Branch Current State Estimation Method for Power Distribution Systems

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dc.contributor.advisor Mesut E. Baran, Committee Chair en_US
dc.contributor.advisor Winser E. Alexander, Committee Member en_US
dc.contributor.advisor Subhashish Bhattacharya, Committee Member en_US
dc.contributor.advisor Sujit Ghosh, Committee Member en_US
dc.contributor.author Jung, Jae Sung en_US
dc.date.accessioned 2010-04-02T18:03:01Z
dc.date.available 2010-04-02T18:03:01Z
dc.date.issued 2009-08-09 en_US
dc.identifier.other etd-04202009-135716 en_US
dc.identifier.uri http://www.lib.ncsu.edu/resolver/1840.16/1298
dc.description.abstract Effective management of distribution systems requires analysis tools that can estimate the state of the system (the operating condition). This thesis aims at development of new analysis tools for this purpose. The main tool is the state estimator that will use historical data and the real-time data to estimate the state of the system determined by voltage at all of the nodes of a distribution feeder. This thesis considers the incorporation of voltage measurements in a branch-current-based state estimation (BCSE) program. Original BCSE is designed to include only power and current measurements. The motivation for enhancing BCSE is that with the adoption of large scale automated meter infrastructure (AMI) technologies, voltage measurements will be available at the distribution level. Hence, including these measurements has the potential to improve the accuracy of state estimation. Furthermore, this thesis presents a statistical technique for assessing the BCSE performance. For statistical analysis, 300 Monte Carlo simulations are performed. The overall performance including bias, consistency and quality of estimates is evaluated in order to see the effectiveness of the BCSE method. These concepts of statistical technique are illustrated and tested in this thesis. Finally, since correct connectivity is critical in system operations, topology estimation is expected to become a standard Energy Management System (EMS) function. Hence, two types algorithm are presented for detection and identification of topology error in BCSE. The first approach uses the idea that when the switch status changes, it will affect the measurements. The second approach is based on changing the on/off status of branches one after the other and performing a state estimation in each case. The effectiveness of the proposed approaches is demonstrated. In addition, topology detection results obtained by the two proposed methods are also compared. For testing the revised BCSE, a reduced version of the IEEE 34 node radial test feeder is used. The simulation platform used in this study is developed using C language on Microsoft Visual Studio .NET 2003. en_US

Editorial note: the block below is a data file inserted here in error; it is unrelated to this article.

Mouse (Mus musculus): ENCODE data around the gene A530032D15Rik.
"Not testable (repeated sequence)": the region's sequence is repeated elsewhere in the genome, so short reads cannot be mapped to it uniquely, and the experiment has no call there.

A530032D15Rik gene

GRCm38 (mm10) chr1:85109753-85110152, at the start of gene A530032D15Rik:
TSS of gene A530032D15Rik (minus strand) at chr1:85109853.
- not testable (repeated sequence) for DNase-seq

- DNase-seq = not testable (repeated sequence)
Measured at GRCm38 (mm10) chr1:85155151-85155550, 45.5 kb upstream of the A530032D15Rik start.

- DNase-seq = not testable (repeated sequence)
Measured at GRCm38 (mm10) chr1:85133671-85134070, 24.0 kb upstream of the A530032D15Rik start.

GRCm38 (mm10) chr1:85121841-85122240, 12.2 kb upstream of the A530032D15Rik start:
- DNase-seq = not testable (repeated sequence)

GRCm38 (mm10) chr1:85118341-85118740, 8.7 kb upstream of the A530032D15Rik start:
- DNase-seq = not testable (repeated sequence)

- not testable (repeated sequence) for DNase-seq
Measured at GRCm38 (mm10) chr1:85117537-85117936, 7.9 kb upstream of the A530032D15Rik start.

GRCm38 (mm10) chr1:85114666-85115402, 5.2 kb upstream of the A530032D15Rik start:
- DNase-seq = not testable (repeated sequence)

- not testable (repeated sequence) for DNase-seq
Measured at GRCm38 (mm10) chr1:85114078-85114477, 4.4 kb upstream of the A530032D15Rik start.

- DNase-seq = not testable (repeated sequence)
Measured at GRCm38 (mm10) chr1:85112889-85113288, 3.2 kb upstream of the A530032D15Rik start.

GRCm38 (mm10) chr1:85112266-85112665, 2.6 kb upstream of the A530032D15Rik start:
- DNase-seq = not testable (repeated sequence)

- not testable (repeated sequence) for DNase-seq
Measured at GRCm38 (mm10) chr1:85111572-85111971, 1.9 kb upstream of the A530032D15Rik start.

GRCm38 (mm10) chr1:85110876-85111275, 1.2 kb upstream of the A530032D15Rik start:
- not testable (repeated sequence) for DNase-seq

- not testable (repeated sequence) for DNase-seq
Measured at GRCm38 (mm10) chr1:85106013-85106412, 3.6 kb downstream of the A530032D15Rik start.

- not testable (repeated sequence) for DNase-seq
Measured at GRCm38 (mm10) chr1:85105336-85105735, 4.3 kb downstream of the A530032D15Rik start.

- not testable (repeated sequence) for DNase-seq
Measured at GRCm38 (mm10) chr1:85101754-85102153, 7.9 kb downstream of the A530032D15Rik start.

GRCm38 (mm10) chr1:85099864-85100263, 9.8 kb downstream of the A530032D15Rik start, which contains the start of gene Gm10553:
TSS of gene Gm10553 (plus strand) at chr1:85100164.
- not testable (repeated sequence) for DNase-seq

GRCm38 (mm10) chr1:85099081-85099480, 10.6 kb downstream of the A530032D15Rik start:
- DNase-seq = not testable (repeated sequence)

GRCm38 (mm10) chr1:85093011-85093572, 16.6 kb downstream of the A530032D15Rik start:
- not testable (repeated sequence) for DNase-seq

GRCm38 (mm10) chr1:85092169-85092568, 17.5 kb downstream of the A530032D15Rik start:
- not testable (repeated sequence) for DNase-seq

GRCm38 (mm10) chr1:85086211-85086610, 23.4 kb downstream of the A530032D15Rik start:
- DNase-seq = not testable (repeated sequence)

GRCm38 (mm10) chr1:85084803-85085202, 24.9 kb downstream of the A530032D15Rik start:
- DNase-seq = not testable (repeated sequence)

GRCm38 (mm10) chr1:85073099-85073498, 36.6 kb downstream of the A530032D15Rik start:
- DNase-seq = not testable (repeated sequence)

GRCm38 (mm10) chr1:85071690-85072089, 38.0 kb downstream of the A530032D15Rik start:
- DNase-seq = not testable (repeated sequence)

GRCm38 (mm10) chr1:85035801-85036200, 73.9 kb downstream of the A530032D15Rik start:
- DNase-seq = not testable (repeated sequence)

dc.rights I hereby certify that, if appropriate, I have obtained and attached hereto a written permission statement from the owner(s) of each third party copyrighted matter to be included in my thesis, dis sertation, or project report, allowing distribution as specified below. I certify that the version I submitted is the same as that approved by my advisory committee. I hereby grant to NC State University or its agents the non-exclusive license to archive and make accessible, under the conditions specified below, my thesis, dissertation, or project report in whole or in part in all forms of media, now or hereafter known. I retain all other ownership rights to the copyright of the thesis, dissertation or project report. I also retain the right to use in future works (such as articles or books) all or part of this thesis, dissertation, or project report. en_US
dc.subject Power Distribution System en_US
dc.subject Topology Error Identification en_US
dc.subject Power System State Estimation en_US
dc.title Branch Current State Estimation Method for Power Distribution Systems en_US
dc.degree.name MS en_US
dc.degree.level thesis en_US
dc.degree.discipline Electrical Engineering en_US


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